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Red Lake shootings
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Stories of heroism and survival
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Victoria Brun holds a photo of her brother, Derrick Brun, and his daughter Courtney. Derrick Brun was a security guard at Red Lake High School, and was killed Monday by student Jeff Weise. He is being called a hero for allowing others to escape the shooter. (Photo by JEFF HAYNES/AFP/Getty Images )
A security guard who survived the shooting at Red Lake High School gave a gripping account of the scene, and credited a fellow guard with saving lives -- at the cost of his own. One of the students who was wounded also described, through his family, his struggle with the shooter.

Undated — A security guard who survived the bloody shooting at Red Lake High School described a frenzied scramble to warn students, and credited a fellow security guard with saving lives - at the cost of his own.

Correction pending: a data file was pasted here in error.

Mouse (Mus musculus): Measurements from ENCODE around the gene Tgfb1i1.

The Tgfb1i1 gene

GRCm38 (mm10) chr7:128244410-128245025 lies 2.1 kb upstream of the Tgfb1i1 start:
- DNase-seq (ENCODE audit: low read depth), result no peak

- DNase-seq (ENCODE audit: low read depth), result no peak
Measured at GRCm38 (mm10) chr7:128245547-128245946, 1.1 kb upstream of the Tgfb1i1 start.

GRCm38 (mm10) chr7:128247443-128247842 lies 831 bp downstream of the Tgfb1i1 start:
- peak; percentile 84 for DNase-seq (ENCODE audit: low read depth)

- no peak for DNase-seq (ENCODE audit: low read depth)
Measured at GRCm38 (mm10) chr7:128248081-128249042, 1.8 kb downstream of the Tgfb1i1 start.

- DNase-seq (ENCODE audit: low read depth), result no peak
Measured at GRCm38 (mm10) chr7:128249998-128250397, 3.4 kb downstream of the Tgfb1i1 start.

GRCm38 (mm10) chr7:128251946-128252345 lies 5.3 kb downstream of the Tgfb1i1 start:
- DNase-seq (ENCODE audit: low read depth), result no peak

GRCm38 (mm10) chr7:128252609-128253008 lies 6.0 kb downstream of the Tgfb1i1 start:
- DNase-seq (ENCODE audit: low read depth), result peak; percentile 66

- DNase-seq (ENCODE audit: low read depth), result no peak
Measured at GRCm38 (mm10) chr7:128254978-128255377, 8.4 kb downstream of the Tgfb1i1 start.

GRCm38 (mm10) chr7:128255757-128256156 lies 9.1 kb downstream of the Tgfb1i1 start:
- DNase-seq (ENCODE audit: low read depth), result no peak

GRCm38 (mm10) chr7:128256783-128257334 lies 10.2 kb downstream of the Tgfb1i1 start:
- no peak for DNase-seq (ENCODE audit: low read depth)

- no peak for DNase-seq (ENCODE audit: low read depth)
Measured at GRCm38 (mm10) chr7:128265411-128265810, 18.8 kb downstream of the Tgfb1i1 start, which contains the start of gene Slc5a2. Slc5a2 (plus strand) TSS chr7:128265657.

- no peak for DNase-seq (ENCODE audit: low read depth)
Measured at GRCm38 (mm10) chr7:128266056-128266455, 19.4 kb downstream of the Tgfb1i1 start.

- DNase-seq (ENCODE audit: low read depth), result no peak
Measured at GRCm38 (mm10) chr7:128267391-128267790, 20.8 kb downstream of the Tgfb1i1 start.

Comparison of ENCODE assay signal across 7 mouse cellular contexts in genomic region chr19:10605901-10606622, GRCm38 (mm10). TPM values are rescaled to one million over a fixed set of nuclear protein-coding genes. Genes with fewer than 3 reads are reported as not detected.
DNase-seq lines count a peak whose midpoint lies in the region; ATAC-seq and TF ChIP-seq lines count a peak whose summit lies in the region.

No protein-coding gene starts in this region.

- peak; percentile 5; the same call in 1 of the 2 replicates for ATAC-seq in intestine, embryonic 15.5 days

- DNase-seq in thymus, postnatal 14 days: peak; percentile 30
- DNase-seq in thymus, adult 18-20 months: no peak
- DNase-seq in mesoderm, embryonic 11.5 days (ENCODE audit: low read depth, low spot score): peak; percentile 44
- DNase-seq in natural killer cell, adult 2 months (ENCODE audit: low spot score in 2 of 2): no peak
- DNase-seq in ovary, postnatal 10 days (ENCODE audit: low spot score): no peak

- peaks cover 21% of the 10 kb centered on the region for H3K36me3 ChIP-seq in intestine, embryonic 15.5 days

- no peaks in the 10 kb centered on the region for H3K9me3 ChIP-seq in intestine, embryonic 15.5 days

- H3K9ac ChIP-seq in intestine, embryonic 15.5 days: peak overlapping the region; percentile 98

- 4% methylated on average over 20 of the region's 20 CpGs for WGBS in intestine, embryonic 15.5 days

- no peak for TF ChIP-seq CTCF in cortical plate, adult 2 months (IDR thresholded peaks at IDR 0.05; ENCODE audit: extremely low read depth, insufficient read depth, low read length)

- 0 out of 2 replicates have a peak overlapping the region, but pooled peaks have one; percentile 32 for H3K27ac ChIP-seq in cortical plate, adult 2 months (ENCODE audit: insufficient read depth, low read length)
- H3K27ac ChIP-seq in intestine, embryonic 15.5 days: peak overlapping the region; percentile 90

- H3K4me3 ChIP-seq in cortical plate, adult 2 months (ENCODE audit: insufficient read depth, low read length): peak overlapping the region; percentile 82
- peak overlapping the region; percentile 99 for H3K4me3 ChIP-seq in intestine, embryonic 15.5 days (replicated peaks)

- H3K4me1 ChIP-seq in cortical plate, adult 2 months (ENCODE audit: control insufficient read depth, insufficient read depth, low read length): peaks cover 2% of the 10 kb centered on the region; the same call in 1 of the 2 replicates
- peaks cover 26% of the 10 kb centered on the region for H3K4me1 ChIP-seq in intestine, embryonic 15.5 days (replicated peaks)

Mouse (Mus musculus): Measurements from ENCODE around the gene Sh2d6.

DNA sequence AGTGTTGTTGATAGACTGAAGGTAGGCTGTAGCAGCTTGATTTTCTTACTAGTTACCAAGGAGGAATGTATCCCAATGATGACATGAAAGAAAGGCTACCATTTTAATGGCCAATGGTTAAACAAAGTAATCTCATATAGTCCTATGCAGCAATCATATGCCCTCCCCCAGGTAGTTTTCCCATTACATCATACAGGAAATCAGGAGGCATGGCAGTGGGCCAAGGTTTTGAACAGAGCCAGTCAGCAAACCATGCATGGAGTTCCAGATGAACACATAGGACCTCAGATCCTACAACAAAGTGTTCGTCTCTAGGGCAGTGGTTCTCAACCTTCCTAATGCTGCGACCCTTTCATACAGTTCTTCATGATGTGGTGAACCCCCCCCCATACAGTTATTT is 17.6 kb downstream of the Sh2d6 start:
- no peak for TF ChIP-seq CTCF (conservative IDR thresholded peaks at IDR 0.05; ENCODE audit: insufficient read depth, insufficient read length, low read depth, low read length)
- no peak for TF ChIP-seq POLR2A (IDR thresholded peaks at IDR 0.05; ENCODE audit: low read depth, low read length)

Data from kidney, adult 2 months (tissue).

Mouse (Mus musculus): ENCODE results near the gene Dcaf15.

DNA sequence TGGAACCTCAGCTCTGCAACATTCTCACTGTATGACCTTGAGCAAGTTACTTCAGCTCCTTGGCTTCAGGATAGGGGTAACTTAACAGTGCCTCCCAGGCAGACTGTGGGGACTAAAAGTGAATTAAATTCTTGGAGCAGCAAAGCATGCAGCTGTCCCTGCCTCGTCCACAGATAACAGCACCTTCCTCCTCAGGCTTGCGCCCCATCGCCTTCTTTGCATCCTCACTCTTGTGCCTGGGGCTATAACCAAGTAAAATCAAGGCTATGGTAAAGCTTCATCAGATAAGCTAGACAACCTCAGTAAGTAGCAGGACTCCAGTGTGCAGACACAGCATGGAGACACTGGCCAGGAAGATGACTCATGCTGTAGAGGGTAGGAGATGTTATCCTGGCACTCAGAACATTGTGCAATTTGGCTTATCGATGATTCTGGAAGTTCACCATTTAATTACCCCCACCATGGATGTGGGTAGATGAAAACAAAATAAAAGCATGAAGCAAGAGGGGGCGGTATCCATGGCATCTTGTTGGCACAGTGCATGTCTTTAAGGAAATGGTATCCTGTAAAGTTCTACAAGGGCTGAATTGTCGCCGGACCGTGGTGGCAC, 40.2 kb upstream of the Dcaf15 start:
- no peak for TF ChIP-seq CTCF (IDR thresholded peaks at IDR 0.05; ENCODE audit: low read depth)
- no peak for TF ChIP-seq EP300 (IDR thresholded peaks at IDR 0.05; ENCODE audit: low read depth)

In an interview Wednesday with The Associated Press, LeeAnn Grant said Derrick Brun ignored her pleas to run, and rose from his desk to confront Jeff Weise, the 16-year-old shooter.

"Derrick saved my life," Grant said. "I know he bought me time by confronting Jeff, for me to even get that much farther away with the students. Derrick's my hero," she said. "He didn't even look scared. He didn't look worried. He knew what he was going to do."

Grant's wasn't the first witness account of the shootings, the worst in a school since Columbine. But it was among the most vivid, and gave the first picture of Brun's heroism.

Grant said she and Brun, 28, were working at the school doors that day, as usual. Three of the four doors were locked; the open door funneled students through a metal detector.

She described Weise stepping out of his grandfather's police truck - taken after the boy had killed the man and his companion, according to authorities - and sending two shotgun blasts into the air.

Derrick (Brun) is my hero. He didn't even look scared. He didn't look worried. He knew what he was going to do.
- LeeAnn Grant, security guard at Red Lake High School

Just four years older than Weise, she had known him for years and recognized him right away. He was 16, and at 6 feet tall, 250 pounds, he was built like a man. His black trenchcoat billowed open and Grant saw more guns on the boy's belt.

Grant had no gun, no bulletproof vest and a little girl and a little boy at home. She had only begun working full-time as a security guard in August. Before that, she had worked part-time at a nursing home. But the school job offered paid better, and offered more variety.